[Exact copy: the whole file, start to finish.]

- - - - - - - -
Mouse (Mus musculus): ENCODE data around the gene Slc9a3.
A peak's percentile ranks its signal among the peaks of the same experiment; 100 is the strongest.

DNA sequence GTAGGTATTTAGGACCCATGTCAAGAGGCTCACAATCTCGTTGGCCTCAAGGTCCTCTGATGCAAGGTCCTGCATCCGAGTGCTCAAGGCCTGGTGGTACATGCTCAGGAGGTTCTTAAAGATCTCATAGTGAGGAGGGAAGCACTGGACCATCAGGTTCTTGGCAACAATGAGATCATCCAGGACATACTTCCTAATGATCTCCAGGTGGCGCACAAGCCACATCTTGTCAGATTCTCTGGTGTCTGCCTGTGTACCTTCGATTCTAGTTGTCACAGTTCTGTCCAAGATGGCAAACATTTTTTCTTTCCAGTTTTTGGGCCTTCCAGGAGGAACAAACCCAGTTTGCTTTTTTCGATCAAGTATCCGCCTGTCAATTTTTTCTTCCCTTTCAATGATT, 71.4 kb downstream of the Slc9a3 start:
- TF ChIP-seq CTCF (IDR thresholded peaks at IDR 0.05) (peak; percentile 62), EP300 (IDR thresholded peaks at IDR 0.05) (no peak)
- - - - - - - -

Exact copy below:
Mouse (Mus musculus): ENCODE data around the gene Slc9a3.
A peak's percentile ranks its signal among the peaks of the same experiment; 100 is the strongest.

DNA sequence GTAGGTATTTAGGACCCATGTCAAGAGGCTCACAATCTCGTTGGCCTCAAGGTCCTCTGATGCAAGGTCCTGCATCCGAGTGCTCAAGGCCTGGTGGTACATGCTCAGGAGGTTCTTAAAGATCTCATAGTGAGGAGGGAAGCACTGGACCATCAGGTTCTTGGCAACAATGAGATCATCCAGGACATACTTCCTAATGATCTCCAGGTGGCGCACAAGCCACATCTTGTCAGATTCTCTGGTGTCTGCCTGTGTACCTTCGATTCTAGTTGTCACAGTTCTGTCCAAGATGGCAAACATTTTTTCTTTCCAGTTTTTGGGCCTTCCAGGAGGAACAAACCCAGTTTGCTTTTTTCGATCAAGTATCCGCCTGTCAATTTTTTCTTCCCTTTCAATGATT, 71.4 kb downstream of the Slc9a3 start:
- TF ChIP-seq CTCF (IDR thresholded peaks at IDR 0.05) (peak; percentile 62), EP300 (IDR thresholded peaks at IDR 0.05) (no peak)